What makes Absolution a bit of an odd bird is that, for C’rizz’s farewell story, it’s the Doctor and Charley who shine. Paul McGann and India Fisher have always had come absolute fantastic chemistry, and being trapped in the Citadel and trying to unravel its mysteries show just how well Eight and Charley click. It’s not just their banter back-and-forth, but how well they complement each other – it’s Charley who notices the lack of dust on a control panel during a key scene – and how well they compliment each other – Eight’s pride in her keen eye to detail. I really hate to say it, but C’rizz has just always felt like a third wheel to the original pairing. The behind-the-scenes features for Absolution have a moment where Big Finish admit that C’rizz was brought in to defuse the romantic tension between Charley and the Doctor, and while the character may have succeeded in that regard, he never seemed to go beyond that point. The only real Doctor/C’rizz interaction that stands out to me during their time together was the interrogation scene from Something Inside and that was when the Doctor had amnesia! But there have been plenty of Doctor/Charley interactions I could name from their time together, including Eight and Charley solving the mystery of the Citadel together. They might not be huge, universe shattering moments, but I CAN remember them.
With the end of C’rizz’s time in the TARDIS, it’s very easy to sum up his time with the Doctor and Charley with one simple picture.
Conrad Westmaas did a great job with what he was given, but what he was given varied from one story to the next. Listeners never really got anything more of a basic sense of just who C’rizz. And in a scene that could come off a bit as Big Finish making their opinion known, after C’rizz has died, the Doctor is back in the TARDIS, a smile on his face as he asks Charley where she would like to go next. Charley is in shock, nearly in tears as she sees the Doctor not caring about what just happened, flat out yelling that the Doctor never cared for C’rizz and was happy that things were “back to normal” with him gone. The Doctor tries to explain how he feels, but he stammers and haws. For the first time I can remember, the Eighth Doctor is at a loss for words. Listeners know how he feels – that he is indeed hurt, and he’s trying to hide his sorrow behind a false front. But Charley, experiencing death on a personal basis for the first time in a long time – not the death of a universe, not the death of people she’s just met, not even her own death – reacts how a human would react, demanding the Doctor show how he feels. And the Doctor reacts how he would.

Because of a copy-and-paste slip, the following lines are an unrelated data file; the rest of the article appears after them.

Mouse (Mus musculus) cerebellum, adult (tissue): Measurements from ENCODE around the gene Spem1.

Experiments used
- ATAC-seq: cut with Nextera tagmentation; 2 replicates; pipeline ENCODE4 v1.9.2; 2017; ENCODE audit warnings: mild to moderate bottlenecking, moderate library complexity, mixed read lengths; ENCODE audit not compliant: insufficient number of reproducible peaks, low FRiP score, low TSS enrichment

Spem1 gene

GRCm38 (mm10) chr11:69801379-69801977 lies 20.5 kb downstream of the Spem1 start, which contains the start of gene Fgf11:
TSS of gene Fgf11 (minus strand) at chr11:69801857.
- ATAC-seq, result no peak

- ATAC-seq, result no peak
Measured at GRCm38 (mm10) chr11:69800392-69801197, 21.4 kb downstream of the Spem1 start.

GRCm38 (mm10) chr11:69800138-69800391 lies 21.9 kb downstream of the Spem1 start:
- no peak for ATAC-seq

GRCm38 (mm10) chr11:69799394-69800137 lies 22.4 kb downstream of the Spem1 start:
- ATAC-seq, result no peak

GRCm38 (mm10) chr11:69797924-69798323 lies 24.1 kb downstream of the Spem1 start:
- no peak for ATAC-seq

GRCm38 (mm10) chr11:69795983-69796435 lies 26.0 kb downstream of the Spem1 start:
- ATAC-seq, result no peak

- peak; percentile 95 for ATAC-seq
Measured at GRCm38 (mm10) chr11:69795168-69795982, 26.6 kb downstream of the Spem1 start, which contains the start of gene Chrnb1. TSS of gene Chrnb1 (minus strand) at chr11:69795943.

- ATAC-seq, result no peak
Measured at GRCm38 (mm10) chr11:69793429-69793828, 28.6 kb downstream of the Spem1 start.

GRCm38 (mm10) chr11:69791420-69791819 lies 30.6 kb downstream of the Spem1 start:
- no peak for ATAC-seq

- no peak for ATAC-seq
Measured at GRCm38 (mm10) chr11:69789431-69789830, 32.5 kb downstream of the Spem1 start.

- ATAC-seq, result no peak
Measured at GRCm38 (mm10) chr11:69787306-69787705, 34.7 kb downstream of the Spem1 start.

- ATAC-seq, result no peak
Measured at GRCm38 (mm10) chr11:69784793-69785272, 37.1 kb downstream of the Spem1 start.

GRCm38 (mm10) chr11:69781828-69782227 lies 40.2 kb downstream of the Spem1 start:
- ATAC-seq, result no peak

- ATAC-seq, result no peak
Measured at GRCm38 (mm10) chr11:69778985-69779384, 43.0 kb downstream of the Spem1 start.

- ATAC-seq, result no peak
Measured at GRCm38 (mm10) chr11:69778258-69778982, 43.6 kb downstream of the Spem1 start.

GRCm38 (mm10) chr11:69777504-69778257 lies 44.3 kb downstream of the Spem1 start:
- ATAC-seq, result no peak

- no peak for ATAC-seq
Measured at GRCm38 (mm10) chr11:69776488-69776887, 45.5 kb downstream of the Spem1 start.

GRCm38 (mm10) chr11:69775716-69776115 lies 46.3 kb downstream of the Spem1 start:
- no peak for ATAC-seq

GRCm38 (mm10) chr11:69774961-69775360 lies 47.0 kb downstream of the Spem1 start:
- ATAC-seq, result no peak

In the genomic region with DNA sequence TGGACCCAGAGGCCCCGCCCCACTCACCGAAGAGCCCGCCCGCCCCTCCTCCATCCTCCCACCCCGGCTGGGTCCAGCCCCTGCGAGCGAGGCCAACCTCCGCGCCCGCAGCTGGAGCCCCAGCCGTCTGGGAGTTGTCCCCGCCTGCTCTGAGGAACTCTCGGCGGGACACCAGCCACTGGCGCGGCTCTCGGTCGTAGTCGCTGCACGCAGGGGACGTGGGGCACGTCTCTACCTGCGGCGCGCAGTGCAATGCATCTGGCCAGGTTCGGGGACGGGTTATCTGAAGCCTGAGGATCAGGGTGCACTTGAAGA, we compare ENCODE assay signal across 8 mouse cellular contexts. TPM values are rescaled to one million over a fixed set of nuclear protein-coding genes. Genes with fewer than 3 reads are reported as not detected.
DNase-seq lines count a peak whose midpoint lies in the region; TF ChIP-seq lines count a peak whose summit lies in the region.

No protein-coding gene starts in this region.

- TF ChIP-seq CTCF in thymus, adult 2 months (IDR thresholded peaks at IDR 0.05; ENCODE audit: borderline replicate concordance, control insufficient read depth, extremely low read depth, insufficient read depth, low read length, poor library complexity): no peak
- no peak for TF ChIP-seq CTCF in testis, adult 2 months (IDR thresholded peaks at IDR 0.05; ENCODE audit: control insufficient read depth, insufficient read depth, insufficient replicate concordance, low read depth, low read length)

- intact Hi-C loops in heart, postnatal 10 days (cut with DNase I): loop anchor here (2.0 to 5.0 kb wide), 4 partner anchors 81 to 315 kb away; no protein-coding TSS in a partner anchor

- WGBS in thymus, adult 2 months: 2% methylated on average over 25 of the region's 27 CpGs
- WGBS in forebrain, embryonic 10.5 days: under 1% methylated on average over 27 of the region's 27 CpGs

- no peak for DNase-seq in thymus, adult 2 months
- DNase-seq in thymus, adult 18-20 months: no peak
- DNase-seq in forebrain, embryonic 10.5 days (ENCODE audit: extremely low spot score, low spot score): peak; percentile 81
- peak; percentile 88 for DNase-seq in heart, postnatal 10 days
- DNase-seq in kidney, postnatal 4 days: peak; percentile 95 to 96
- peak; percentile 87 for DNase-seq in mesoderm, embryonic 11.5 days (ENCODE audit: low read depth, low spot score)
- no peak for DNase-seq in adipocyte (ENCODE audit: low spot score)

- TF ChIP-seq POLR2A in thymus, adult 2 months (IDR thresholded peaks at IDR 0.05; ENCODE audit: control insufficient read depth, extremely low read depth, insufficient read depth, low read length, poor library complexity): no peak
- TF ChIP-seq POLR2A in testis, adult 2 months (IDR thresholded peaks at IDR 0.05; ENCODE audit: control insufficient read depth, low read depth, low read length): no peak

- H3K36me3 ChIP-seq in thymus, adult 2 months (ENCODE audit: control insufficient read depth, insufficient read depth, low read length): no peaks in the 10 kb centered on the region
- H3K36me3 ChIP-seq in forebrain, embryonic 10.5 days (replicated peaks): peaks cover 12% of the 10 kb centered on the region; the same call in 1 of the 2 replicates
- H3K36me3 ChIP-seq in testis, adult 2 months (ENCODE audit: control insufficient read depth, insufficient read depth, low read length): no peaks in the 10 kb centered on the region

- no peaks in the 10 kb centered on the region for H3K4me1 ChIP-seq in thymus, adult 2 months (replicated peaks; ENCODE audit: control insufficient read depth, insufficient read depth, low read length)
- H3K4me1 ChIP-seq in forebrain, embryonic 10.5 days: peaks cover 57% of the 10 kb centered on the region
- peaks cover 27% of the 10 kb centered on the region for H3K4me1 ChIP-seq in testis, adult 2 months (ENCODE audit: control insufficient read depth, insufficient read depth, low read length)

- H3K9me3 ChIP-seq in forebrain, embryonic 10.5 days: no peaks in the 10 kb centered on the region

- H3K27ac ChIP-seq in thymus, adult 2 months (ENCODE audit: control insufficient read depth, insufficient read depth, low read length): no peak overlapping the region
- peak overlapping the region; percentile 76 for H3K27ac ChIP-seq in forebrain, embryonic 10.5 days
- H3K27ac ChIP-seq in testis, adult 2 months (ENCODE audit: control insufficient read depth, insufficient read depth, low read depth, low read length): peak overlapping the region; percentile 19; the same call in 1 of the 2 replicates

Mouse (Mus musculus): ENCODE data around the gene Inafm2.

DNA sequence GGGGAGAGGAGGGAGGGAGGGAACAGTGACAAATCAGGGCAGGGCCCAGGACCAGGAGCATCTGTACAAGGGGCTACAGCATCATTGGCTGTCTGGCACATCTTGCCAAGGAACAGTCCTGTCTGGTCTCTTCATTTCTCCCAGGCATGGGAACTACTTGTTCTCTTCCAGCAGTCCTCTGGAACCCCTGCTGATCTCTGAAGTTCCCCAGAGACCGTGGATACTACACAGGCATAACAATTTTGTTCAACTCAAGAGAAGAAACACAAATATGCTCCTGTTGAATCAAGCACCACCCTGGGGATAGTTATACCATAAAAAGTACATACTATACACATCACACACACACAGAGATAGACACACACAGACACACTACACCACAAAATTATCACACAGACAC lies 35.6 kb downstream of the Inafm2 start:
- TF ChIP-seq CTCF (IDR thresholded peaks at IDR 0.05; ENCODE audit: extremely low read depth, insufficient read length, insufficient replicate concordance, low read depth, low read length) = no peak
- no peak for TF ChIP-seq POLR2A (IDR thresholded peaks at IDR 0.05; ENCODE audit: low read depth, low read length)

That’s what it boils down to. C’rizz’s time in the TARDIS was done, and maybe the Eighth Doctor never quite felt right with an alien companion. We know each death affects him, each life incredibly precious to him. Maybe the Doctor was just trying to keep the British end up for Charlie’s sake. Maybe this is just how this incarnation deals with death (something we will see a LOT more of as Eight’s story unfolds). But in any case, the scene between Charley and the Doctor, no matter how much fans might sense Big Finish’s opinion in their words, is absolutely heartbreaking, as it ends with Charley telling the Doctor to take her home. It doesn’t matter that “home” is the R101 over the skies of France before it explodes. She’s done. She’s had enough.
+ Paul McGann and India Fisher are solid together
+ Secondary cast give appropriately over-the-top performances of varying levels
+ Amazing final scene between the Doctor and Charley
– Too many concepts left without a conclusion
– C’rizz with new abilities unmentioned previously
– C’rizz death scene just…didn’t do anything for me.
Cobi’s Synopsis – C’rizz’s final story, Absolution is dramatic but without substance as the the focus is more on Charley and the Doctor than the departing Eutermesan.
Next up – This is a warning to all space farers. You must keep away from this planet. It’s hostile, repeat, hostile…
Peter Davison is the Doctor in…The Mind’s Eye